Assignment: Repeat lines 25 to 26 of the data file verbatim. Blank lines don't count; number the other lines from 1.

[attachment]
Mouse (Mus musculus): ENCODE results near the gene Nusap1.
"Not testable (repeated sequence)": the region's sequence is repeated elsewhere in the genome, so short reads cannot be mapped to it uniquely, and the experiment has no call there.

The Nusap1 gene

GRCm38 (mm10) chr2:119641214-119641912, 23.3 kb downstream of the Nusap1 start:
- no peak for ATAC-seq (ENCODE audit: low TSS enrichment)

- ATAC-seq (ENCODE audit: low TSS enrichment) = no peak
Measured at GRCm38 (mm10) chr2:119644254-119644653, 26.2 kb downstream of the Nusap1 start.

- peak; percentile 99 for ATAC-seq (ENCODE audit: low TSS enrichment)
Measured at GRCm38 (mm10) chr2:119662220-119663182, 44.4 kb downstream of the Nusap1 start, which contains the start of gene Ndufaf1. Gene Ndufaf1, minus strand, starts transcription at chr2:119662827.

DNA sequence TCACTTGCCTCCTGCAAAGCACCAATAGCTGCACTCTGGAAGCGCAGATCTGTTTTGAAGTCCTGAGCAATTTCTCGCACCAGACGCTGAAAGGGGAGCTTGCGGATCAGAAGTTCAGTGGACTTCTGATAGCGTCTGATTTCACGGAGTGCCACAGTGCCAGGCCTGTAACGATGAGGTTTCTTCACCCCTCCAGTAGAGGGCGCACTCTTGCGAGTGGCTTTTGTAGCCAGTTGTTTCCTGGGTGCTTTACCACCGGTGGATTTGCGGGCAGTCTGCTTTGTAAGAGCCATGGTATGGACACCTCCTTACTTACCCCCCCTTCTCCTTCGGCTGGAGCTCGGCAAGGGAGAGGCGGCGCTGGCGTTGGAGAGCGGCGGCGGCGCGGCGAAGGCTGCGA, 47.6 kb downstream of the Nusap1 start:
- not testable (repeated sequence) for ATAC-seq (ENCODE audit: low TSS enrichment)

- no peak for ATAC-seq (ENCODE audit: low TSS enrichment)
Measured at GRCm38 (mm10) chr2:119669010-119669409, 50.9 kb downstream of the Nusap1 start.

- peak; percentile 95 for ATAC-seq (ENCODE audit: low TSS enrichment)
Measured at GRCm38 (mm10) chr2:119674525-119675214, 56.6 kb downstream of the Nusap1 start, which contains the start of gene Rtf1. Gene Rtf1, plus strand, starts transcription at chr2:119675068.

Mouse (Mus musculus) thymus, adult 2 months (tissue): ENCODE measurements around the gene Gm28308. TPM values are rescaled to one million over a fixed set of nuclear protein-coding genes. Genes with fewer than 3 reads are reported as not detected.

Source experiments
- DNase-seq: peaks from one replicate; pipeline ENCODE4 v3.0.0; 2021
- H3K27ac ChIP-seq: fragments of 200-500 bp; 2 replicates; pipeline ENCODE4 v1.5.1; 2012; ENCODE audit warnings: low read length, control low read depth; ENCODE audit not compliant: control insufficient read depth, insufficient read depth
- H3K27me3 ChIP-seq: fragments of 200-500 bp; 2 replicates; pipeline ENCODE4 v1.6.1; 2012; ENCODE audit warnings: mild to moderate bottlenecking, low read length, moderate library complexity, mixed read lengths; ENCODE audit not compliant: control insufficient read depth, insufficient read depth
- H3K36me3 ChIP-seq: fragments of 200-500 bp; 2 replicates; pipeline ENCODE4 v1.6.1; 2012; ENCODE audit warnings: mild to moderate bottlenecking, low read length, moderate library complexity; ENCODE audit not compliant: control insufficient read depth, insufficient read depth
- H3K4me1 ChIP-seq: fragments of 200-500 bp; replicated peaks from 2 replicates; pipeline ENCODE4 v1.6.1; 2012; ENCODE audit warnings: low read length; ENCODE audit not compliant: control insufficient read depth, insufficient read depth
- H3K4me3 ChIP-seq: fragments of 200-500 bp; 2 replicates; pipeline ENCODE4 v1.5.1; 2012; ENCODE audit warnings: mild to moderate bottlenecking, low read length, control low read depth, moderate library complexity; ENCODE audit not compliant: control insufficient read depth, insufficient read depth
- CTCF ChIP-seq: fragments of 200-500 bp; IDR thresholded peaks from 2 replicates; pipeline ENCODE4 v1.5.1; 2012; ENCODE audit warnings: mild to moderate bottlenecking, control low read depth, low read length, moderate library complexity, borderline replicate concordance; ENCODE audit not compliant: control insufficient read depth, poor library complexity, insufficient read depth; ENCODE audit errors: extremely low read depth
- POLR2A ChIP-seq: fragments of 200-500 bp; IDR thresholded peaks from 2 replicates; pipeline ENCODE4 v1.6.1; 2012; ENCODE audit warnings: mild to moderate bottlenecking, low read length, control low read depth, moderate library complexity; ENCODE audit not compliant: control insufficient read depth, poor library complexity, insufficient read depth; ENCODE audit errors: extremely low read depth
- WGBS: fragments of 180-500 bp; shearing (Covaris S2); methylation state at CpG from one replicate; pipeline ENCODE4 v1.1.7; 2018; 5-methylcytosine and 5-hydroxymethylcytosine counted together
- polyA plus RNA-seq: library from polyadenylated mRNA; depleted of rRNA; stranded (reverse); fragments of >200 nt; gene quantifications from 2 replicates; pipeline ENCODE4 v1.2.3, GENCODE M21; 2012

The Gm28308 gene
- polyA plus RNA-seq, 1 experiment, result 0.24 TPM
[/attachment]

- POLR2A ChIP-seq: fragments of 200-500 bp; IDR thresholded peaks from 2 replicates; pipeline ENCODE4 v1.6.1; 2012; ENCODE audit warnings: mild to moderate bottlenecking, low read length, control low read depth, moderate library complexity; ENCODE audit not compliant: control insufficient read depth, poor library complexity, insufficient read depth; ENCODE audit errors: extremely low read depth
- WGBS: fragments of 180-500 bp; shearing (Covaris S2); methylation state at CpG from one replicate; pipeline ENCODE4 v1.1.7; 2018; 5-methylcytosine and 5-hydroxymethylcytosine counted together